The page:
Moving for summary judgment in the trial court, Mead attacked Customs' ruling on two grounds. Mead argued that (1) the articles were not diaries, and (2) the articles were not bound. Either contention, if accepted, compels classification under the "other" provision of subheading 4820.10.40. Under that subheading, Mead would owe no tariff on the imported articles, in contrast with the 4.0% tariff assessed in Customs' 1993 ruling. In support of its motion, Mead submitted dictionary definitions of the terms at issue, affidavits from seven individuals from the U.S. stationery goods industry, and affidavits from two bookbinding experts. The government cross-moved for summary judgment in support of Customs' classification, offering its own definitions of "diary" and "bound," and submitting supporting affidavits.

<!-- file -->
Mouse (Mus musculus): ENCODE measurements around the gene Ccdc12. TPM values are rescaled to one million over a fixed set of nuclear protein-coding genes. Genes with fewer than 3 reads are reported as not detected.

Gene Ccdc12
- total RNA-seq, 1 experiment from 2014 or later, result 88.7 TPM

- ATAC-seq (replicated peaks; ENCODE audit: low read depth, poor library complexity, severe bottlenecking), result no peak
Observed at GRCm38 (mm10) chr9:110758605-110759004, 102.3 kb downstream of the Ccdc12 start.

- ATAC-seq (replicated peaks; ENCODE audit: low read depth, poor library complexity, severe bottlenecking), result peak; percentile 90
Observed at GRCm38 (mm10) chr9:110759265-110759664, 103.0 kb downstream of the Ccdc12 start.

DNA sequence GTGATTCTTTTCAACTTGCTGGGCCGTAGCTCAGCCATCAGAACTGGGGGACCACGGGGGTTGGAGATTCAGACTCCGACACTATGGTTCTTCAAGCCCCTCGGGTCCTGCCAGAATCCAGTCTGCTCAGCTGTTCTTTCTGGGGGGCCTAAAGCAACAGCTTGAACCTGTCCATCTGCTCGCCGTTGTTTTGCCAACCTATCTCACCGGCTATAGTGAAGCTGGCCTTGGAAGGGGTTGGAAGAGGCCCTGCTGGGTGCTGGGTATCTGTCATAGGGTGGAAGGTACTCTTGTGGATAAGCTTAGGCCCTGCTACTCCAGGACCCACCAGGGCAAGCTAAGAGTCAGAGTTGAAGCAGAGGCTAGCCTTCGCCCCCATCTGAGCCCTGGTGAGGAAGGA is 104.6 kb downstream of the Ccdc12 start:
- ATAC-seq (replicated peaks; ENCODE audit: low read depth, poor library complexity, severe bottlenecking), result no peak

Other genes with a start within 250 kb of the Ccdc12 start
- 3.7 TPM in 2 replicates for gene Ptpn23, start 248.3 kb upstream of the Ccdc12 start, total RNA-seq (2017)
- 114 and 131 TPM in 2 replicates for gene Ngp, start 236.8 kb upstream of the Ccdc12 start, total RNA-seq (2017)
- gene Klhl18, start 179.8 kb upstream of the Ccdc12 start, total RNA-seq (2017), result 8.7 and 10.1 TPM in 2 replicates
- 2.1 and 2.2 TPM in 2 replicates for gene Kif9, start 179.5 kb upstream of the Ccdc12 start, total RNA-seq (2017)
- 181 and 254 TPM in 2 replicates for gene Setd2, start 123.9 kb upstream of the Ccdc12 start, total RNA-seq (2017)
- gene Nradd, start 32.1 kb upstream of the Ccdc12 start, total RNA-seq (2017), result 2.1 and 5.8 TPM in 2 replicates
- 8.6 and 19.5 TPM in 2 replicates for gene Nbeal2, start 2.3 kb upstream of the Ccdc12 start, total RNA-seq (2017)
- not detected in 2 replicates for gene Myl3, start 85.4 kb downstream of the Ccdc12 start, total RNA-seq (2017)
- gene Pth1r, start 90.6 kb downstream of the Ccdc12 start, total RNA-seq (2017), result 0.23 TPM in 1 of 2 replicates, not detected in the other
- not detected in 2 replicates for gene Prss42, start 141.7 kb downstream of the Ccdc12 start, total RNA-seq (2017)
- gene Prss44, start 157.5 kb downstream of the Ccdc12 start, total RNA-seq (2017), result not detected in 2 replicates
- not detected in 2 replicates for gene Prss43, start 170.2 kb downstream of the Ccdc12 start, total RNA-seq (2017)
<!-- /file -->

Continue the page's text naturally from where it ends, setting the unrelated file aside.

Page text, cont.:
In a July 14, 1998 opinion (No. 98-101), the trial court granted the government's motion. The Court of International Trade broadly defined "diaries" as "articles whose principle purpose is to allow a person to make daily notations concerning events of importance." Using that definition, the trial court decided that Mead's day planners qualify as diaries even though they admittedly contain "supplementary material," that is, non-diary elements such as a section for addresses and telephone numbers. With respect to the term "bound," the trial court opined: "The common meaning of 'bound' is fastened. The irrevocability of the fastening is not important so long as it goes beyond the transitory role of packaging." Using that broad meaning for "bound," the trial court found that Mead's day planners, whose contents fit in a loose-leaf ringed binder, fall within that definition.